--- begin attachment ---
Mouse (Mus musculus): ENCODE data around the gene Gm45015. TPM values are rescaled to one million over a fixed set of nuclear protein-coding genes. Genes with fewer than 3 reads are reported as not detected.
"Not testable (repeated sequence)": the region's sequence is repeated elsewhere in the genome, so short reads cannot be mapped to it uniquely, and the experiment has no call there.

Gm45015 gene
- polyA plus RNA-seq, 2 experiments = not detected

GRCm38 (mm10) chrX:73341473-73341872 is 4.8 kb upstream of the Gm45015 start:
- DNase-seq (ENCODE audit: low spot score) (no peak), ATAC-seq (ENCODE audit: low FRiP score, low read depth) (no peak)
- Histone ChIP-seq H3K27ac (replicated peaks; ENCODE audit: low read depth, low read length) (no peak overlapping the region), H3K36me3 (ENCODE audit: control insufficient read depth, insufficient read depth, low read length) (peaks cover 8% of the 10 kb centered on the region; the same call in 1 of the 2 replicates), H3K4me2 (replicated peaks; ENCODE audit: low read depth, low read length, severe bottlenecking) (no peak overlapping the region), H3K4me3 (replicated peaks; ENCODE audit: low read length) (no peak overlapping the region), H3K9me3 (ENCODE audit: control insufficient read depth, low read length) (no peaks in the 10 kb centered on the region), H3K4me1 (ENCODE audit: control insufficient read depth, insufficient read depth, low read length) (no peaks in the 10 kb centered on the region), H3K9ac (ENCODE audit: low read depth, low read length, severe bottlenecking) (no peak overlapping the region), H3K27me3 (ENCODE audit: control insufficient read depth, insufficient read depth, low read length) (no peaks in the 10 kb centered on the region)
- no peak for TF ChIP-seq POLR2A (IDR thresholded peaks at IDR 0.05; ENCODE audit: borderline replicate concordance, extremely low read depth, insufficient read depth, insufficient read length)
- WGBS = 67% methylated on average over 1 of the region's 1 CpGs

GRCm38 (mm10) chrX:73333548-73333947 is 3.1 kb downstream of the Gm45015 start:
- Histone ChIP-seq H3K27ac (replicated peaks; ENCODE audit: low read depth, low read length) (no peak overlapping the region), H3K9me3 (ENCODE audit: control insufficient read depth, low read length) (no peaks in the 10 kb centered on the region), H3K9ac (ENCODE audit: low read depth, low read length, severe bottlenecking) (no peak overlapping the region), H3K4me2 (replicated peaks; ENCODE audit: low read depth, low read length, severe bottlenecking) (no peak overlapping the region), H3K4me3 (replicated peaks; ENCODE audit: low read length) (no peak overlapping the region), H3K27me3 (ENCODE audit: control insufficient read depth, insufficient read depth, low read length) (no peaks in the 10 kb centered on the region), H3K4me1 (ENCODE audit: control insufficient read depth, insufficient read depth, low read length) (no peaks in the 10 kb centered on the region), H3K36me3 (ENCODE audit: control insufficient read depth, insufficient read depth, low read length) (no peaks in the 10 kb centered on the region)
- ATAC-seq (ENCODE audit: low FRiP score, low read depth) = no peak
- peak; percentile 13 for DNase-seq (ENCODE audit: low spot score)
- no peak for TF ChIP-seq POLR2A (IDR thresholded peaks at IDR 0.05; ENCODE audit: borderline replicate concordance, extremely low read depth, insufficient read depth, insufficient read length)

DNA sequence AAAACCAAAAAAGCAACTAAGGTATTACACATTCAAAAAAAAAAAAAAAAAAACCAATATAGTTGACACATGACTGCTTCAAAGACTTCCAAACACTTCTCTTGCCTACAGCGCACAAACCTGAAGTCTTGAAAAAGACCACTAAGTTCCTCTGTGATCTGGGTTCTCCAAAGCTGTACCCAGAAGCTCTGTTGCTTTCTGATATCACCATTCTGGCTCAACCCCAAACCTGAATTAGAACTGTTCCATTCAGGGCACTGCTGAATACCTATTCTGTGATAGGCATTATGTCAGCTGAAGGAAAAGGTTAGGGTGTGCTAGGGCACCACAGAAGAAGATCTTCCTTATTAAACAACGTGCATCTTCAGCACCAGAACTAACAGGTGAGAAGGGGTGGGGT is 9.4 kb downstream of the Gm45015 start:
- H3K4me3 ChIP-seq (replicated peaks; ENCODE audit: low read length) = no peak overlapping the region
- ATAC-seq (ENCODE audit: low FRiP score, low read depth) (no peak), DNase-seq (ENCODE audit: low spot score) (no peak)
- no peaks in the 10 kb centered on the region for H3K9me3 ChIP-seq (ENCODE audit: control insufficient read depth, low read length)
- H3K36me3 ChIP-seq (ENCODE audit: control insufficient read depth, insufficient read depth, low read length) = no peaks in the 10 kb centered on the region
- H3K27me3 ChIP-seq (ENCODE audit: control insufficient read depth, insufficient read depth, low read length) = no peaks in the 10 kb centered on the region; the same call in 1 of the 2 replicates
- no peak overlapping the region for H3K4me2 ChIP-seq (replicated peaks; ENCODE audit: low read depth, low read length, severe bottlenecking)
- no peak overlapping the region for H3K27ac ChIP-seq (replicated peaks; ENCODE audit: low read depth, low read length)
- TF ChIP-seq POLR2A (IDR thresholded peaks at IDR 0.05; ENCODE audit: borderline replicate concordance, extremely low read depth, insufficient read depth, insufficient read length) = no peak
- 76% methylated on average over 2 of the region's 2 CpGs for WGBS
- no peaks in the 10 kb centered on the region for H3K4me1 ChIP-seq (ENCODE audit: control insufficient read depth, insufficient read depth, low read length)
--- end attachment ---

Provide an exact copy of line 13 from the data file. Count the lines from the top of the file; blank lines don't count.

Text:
- peak; percentile 13 for DNase-seq (ENCODE audit: low spot score)